"1564–1616William Shakespeare,Playwright andPoet, Is Dead at 52By LOUIS BAYARDOn this date — April 23, 1616 — the creato...
04/23/2016
William Shakespeare, Playwright and Poet, Is Dead at 52

"1564–1616
William Shakespeare,
Playwright and
Poet, Is Dead at 52
By LOUIS BAYARD

On this date — April 23, 1616 — the creator of “Hamlet,”
“Macbeth” and “Romeo and Juliet” left the beauty of this
world. To us, he bequeathed his tragedies and comedies,
his sonnets and verse, which would survive 400 years. ""

On this date — April 23, 1616 — the creator of “Hamlet,” “Macbeth” and “Romeo and Juliet” left the beauty of this world. To us, he bequeathed his tragedies and comedies, his sonnets and verse, which would survive 400 years.

(Last sonnet No. 154 on the 400 year anniversary of Shakespeare's death from David H. Koch Theater (New York City Ballet...
04/23/2016
Campbell Thibo recites "The little Love-god lying once asleep" by William Shakespeare

(Last sonnet No. 154 on the 400 year anniversary of Shakespeare's death from David H. Koch Theater (New York City Ballet), Lincoln Center, NY) The little Love-god lying once asleep, Laid by his side his heart-inflaming brand, Whilst many nymphs that vowed chaste life to keep Came tripping by; but in her maiden hand The fairest votary took up that fire Which many legions of true hearts had warmed; And so the General of hot desire Was, sleeping, by a virgin hand disarmed. This brand she quenched in a cool well by, Which from Love's fire took heat perpetual, Growing a bath and healthful remedy, For men diseased; but I, my mistress' thrall, Came there for cure and this by that I prove, Love's fire heats water, water cools not love.

 

Yes Google!!!
04/23/2016

Yes Google!!!

(Sonnet 153 from Rainier Beach Library, Seattle, WA) Cupid laid by his brand and fell asleep: A maid of Dian's this adva...
04/22/2016
Dr. Georgia McDade recites "Against strange maladies a sovereign cure" by William Shakespeare

(Sonnet 153 from Rainier Beach Library, Seattle, WA) Cupid laid by his brand and fell asleep: A maid of Dian's this advantage found, And his love-kindling fire did quickly steep In a cold valley-fountain of that ground; Which borrowed from this holy fire of Love, A dateless lively heat, still to endure, And grew a seething bath, which yet men prove Against strange maladies a sovereign cure. But at my mistress' eye Love's brand new-fired, The boy for trial needs would touch my breast; I, sick withal, the help of bath desired, And thither hied, a sad distempered guest, But found no cure, the bath for my help lies Where Cupid got new fire; my mistress' eyes. "WilliamShakespeare "

 

(Sonnet 152 from the entrance of Olympic Sculpture Park) In loving thee thou know'st I am forsworn, But thou art twice f...
04/21/2016
Lola E Peters reads "In loving thee" by William Shakespeare

(Sonnet 152 from the entrance of Olympic Sculpture Park) In loving thee thou know'st I am forsworn, But thou art twice forsworn, to me love swearing; In act thy bed-vow broke, and new faith torn, In vowing new hate after new love bearing: But why of two oaths' breach do I accuse thee, When I break twenty? I am perjured most; For all my vows are oaths but to misuse thee, And all my honest faith in thee is lost: For I have sworn deep oaths of thy deep kindness, Oaths of thy love, thy truth, thy constancy; And, to enlighten thee, gave eyes to blindness, Or made them swear against the thing they see; For I have sworn thee fair; more perjured eye, To swear against the truth so foul a lie! WilliamShakespeare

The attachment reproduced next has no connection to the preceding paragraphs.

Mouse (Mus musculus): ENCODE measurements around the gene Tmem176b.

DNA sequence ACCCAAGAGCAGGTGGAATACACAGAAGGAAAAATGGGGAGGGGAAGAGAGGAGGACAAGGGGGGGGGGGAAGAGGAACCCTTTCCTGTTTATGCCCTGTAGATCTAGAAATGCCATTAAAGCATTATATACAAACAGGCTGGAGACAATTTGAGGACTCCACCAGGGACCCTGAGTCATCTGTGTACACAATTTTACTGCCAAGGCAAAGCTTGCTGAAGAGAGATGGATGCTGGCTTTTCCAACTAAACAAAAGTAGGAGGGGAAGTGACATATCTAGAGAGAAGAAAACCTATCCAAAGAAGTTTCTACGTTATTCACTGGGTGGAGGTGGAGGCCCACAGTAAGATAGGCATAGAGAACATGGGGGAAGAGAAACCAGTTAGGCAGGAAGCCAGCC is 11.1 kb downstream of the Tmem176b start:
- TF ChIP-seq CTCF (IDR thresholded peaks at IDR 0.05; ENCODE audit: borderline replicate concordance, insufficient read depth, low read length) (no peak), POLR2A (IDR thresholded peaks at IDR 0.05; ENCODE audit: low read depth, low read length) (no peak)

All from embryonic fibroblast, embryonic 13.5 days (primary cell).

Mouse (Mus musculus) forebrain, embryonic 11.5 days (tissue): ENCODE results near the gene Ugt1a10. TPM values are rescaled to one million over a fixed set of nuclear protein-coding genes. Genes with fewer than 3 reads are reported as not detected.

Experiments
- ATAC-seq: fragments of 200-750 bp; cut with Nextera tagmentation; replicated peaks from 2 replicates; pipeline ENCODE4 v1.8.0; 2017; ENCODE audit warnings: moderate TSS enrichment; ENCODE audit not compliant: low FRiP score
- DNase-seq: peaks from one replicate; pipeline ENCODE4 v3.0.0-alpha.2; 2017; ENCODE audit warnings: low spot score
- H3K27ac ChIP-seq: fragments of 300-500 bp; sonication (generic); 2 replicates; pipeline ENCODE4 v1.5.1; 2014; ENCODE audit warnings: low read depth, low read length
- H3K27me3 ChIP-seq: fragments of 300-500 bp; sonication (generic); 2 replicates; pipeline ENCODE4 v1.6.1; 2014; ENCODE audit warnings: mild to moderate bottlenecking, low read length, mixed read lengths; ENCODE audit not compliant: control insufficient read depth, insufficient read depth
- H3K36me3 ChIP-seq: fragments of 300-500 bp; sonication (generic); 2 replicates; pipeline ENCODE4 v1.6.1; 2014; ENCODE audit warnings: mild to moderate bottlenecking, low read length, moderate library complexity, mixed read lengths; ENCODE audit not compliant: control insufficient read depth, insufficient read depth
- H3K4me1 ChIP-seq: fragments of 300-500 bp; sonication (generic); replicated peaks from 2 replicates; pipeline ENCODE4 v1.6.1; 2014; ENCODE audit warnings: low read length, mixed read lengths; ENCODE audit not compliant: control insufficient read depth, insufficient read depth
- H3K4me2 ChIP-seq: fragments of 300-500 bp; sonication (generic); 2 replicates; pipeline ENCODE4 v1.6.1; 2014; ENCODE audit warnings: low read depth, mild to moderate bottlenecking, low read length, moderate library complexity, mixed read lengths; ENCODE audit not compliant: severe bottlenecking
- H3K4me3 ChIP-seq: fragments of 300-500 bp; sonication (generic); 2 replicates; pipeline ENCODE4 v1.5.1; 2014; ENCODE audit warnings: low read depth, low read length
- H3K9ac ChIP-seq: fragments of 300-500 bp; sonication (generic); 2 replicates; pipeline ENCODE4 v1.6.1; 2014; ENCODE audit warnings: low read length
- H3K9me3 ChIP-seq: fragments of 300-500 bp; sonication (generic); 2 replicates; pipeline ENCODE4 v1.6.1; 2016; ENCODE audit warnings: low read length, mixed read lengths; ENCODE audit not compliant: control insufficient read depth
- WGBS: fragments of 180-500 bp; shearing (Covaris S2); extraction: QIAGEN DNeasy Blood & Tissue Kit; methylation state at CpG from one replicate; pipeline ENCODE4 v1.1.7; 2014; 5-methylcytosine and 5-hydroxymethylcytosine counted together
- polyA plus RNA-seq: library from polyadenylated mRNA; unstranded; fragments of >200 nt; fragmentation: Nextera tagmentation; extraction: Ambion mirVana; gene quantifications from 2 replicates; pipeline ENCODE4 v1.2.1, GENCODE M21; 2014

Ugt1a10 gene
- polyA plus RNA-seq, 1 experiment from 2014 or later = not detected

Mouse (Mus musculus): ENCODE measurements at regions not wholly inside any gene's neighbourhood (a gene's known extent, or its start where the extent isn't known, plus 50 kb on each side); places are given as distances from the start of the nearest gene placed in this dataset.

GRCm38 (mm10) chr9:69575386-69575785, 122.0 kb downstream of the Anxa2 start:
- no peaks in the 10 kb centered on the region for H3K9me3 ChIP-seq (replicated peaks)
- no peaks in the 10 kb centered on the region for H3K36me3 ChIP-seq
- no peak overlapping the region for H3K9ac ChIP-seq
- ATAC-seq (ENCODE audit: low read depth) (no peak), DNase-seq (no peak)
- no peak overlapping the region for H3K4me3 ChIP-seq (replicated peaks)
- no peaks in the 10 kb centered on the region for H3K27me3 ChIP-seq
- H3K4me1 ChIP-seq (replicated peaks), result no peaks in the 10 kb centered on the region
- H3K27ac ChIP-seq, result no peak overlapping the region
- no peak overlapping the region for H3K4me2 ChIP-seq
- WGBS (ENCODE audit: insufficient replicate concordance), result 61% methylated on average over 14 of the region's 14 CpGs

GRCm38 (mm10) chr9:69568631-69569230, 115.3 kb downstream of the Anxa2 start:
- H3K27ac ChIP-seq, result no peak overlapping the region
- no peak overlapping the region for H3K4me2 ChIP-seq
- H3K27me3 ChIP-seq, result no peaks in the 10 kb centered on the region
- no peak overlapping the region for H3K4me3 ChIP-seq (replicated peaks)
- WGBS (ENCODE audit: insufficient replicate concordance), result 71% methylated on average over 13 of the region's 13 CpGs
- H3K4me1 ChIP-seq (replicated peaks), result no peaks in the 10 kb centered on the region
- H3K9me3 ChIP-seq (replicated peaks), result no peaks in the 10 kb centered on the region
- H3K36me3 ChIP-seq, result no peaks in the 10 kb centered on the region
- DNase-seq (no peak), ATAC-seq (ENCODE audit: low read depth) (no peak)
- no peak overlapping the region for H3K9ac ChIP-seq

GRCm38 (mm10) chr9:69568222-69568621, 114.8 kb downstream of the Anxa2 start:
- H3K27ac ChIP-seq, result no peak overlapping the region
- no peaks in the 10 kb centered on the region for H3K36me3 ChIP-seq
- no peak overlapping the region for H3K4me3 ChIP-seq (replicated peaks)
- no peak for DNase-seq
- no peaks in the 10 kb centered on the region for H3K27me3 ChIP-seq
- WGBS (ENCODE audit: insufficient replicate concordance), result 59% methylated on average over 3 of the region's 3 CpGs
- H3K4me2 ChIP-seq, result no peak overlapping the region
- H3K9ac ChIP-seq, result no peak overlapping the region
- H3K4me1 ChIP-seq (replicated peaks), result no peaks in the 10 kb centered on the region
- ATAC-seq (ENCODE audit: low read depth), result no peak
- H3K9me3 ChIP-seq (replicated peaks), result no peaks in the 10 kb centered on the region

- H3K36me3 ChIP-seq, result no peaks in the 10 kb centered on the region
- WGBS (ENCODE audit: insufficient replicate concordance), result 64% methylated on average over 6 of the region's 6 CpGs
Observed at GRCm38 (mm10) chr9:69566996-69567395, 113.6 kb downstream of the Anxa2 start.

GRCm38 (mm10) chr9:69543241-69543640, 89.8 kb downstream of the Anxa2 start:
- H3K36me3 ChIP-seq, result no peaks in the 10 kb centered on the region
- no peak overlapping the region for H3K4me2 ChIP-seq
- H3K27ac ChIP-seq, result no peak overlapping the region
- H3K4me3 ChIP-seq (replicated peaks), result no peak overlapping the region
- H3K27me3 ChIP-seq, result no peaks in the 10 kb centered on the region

(Sonnet 152 from The Swan Steps of the Swan Theatre in Stratford-upon-Avon) In loving thee thou know'st I am forsworn, B...
04/21/2016
Tracy Irish recites "In loving thee thou know'st I am forsworn" by William Shakespeare

(Sonnet 152 from The Swan Steps of the Swan Theatre in Stratford-upon-Avon) In loving thee thou know'st I am forsworn, But thou art twice forsworn, to me love swearing; In act thy bed-vow broke, and new faith torn, In vowing new hate after new love bearing: But why of two oaths' breach do I accuse thee, When I break twenty? I am perjured most; For all my vows are oaths but to misuse thee, And all my honest faith in thee is lost: For I have sworn deep oaths of thy deep kindness, Oaths of thy love, thy truth, thy constancy; And, to enlighten thee, gave eyes to blindness, Or made them swear against the thing they see; For I have sworn thee fair; more perjured eye, To swear against the truth so foul a lie! WilliamShakespeare, "Shakespeare "

(Sonnet 152 from The Swan Steps of the Swan Theatre in Stratford-upon-Avon) In loving thee thou know'st I am forsworn, But thou art twice forsworn, to me love swearing; In act thy bed-vow broke, and

04/21/2016
Sonnet 152 from the Swan Steps at the Swan Theatre

Tracy Irish, who was the Educator Programme Developer for the World Shakespeare Festival, recites Sonnet 152 from the Swan Steps of the Swan Theatre, Stratford-upon-Avon

"The Swan was a theatre in Southwark, London, England, built in 1595 on top of a previously standing structure,[1] during the first half of William Shakespeare's career.[2] It was the fifth in the series of large public playhouses of London, after James Burbage's The Theatre (1576) and Curtain (1577), the Newington Butts Theatre (between 1575 and 1577) and Philip Henslowe's Rose (1587–88)."
https://en.wikipedia.org/wiki/The_Swan_(theatre)

Here is her excellent reading of William Shakespeare's sonnet 152.
https://goo.gl/C5ITfS

In loving thee thou know'st I am forsworn,
But thou art twice forsworn, to me love swearing;